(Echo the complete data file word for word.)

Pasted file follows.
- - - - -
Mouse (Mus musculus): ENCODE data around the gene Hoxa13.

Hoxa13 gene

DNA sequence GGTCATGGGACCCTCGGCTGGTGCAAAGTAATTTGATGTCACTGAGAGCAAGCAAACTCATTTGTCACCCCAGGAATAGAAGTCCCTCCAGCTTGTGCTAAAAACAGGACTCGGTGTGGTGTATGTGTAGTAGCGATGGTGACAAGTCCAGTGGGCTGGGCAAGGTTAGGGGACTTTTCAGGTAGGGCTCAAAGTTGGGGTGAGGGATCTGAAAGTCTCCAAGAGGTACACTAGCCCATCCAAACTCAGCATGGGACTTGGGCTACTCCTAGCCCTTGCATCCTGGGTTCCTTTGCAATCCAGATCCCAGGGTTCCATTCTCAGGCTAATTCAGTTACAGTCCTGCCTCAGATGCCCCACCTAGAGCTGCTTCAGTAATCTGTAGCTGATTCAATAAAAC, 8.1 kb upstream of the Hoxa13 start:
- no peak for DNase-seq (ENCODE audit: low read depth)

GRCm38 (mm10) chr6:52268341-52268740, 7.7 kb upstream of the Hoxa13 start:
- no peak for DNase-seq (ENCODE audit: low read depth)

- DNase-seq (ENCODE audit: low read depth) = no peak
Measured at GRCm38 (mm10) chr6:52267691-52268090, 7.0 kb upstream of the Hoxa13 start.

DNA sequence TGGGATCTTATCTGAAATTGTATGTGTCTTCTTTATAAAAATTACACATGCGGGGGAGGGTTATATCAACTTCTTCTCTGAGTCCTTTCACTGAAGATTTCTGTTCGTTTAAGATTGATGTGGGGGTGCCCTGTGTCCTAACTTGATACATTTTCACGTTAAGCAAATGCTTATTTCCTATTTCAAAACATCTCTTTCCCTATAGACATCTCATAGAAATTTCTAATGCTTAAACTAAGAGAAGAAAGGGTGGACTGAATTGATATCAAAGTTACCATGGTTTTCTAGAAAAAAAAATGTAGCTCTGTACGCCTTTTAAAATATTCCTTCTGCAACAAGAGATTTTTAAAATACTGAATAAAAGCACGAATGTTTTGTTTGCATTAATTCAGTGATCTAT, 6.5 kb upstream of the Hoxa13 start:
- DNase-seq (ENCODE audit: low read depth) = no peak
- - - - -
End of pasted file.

Mouse (Mus musculus): ENCODE data around the gene Hoxa13.

Hoxa13 gene

DNA sequence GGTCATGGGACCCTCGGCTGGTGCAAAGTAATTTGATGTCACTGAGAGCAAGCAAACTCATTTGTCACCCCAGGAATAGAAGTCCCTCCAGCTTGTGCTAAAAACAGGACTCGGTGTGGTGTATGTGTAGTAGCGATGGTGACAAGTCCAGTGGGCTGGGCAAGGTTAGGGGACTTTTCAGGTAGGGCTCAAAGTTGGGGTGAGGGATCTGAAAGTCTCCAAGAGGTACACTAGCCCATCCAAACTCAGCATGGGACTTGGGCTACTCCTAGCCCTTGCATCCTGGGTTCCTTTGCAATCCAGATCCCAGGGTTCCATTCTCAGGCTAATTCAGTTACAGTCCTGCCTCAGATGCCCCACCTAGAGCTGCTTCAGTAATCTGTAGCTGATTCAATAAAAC, 8.1 kb upstream of the Hoxa13 start:
- no peak for DNase-seq (ENCODE audit: low read depth)

GRCm38 (mm10) chr6:52268341-52268740, 7.7 kb upstream of the Hoxa13 start:
- no peak for DNase-seq (ENCODE audit: low read depth)

- DNase-seq (ENCODE audit: low read depth) = no peak
Measured at GRCm38 (mm10) chr6:52267691-52268090, 7.0 kb upstream of the Hoxa13 start.

DNA sequence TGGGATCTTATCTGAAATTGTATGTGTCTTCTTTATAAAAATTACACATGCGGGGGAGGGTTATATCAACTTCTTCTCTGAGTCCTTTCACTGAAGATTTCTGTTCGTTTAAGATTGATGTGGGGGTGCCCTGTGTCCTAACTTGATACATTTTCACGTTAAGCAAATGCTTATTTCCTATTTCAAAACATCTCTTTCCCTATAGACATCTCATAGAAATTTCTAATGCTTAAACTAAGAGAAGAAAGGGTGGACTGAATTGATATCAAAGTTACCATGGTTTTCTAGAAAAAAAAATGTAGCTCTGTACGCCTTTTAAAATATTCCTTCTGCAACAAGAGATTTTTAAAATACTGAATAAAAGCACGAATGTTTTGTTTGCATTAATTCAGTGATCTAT, 6.5 kb upstream of the Hoxa13 start:
- DNase-seq (ENCODE audit: low read depth) = no peak